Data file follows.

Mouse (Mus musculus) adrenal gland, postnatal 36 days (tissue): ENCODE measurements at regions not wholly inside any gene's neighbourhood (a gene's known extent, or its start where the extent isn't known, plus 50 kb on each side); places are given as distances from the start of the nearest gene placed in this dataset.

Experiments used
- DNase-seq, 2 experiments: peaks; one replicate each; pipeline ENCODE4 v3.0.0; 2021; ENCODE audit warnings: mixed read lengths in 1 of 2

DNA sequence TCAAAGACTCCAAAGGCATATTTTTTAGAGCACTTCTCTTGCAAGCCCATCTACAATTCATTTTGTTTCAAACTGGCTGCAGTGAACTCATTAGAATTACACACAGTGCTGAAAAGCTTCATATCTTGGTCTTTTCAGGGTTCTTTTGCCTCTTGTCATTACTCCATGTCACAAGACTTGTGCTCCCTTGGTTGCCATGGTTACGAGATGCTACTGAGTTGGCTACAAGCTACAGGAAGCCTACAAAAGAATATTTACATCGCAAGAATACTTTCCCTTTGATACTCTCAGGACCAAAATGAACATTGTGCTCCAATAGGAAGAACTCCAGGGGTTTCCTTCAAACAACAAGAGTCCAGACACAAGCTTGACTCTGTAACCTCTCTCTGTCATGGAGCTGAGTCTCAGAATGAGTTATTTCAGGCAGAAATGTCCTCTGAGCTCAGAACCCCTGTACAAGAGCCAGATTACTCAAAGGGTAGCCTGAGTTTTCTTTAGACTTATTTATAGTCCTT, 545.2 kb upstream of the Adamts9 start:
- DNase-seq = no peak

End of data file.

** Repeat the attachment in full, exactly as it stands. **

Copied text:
Mouse (Mus musculus) adrenal gland, postnatal 36 days (tissue): ENCODE measurements at regions not wholly inside any gene's neighbourhood (a gene's known extent, or its start where the extent isn't known, plus 50 kb on each side); places are given as distances from the start of the nearest gene placed in this dataset.

Experiments used
- DNase-seq, 2 experiments: peaks; one replicate each; pipeline ENCODE4 v3.0.0; 2021; ENCODE audit warnings: mixed read lengths in 1 of 2

DNA sequence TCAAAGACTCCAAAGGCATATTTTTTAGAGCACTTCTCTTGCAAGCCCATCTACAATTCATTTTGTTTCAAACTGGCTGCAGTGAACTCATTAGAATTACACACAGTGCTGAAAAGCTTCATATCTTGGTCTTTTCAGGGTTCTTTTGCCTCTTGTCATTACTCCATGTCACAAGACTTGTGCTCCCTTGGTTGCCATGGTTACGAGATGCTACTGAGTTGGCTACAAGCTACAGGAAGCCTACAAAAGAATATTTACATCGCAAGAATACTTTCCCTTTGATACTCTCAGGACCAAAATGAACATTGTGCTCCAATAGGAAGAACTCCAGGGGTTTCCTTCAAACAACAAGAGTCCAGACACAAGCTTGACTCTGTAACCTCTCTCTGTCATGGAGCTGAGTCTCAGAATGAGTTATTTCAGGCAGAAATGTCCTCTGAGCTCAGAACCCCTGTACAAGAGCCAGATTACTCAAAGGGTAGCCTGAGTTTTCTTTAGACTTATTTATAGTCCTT, 545.2 kb upstream of the Adamts9 start:
- DNase-seq = no peak